The Effects Of Caregiving On Stress And Immune Function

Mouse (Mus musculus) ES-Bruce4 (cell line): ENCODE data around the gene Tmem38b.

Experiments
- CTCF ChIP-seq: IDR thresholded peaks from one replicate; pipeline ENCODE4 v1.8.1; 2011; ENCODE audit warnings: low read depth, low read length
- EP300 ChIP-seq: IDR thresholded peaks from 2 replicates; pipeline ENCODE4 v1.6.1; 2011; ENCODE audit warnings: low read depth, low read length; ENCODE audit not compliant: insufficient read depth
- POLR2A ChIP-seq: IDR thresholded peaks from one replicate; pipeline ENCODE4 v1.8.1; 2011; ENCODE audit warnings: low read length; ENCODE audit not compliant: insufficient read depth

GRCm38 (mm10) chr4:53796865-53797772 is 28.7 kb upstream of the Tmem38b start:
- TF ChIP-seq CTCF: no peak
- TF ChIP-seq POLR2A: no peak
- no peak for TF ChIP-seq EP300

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Caregiving In addition to disasters, chronic stress can also arise from changes in employment, social relationships, or financial condition. One well-accepted model of chronic stress is the burden of providing long-term care for someone with Alzheimer’s disease or other forms of dementia. Learning, memory, and cognitive function progressively decline in these patients, sometimes even to the point that the patient may no longer recognize his or her spouse. Many Alzheimer’s patients require constant care for years before they die. From the time of diagnosis, about half of the patients live for another seven to eight years, which creates a tremendous amount of strain on the caregiver who watches a loved one continue to deteriorate. Caregiving also makes it difficult to establish or continue supportive social relationships outside of the home and may create changes in employment or financial status. Janice Kiecolt-Glaser and her colleagues (1991) studied the effects of caregiving on stress and immune function and found that caregivers were more depressed and had poorer immune function than a control group of people with similar age, sex, and martial status. The effect of chronic stress on the immune system also likely accounted for why caregivers were also less likely to produce a sufficient number of antibodies to protect them against the flu virus after receiving a flu vaccination (Kiecolt-Glaser, Glaser, Gravenstein, Malarkey, & Sheridan, 1996). Marriage Although being

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